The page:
And then, well… 

About two weeks in, we got hit with a snowstorm with subzero temperatures and winds. Standing out in the chilly weather begging your little dog to pee is really unpleasant when it’s 26 degrees out. When it’s -4, it’s painful and can get dangerous, especially for a little senior dog. And for his part, he wanted nothing to do with it. He absolutely would not move or walk in it. Even if I carried him to the snowy grass, he just stood there staring balefully back at me and shivering until I gave in and took him back inside. We did not make any housebreaking progress that week. I put down pee pads and just let him go in the house. And, at some point, probably sat down and wrote a blog that included the phrase “consistency is key.”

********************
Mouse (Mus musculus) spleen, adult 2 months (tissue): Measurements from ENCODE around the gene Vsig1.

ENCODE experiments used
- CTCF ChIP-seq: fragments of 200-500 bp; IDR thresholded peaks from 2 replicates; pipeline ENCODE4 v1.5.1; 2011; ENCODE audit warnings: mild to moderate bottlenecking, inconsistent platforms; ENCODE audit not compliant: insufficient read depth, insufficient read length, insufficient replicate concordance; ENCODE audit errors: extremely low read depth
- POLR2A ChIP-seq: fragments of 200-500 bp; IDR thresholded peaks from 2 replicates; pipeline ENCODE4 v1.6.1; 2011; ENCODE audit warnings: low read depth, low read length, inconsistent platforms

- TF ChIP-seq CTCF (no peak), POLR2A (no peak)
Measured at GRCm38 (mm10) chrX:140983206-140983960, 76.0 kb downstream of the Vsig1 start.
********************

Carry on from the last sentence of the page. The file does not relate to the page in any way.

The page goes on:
I’m doing my best, but

Neither he nor I are robots. It’s not just a matter of changing a line of code or replacing a part. We’re both living beings. I can have every intention of supervising him and feel very much like I’m keeping an eye on him, but then I run to the other room to grab my phone charger or turn around to fill the water bowl or look down to respond to a text and BAM! When we’re outside, you could do your taxes in the time it takes him to take his leisurely poops, but the second you take your eye off him indoors, he does it with such speed and stealth that you wonder if he’s got some kind of superpowers (pooperpowers?). 

 

We’re working against a lot of factors.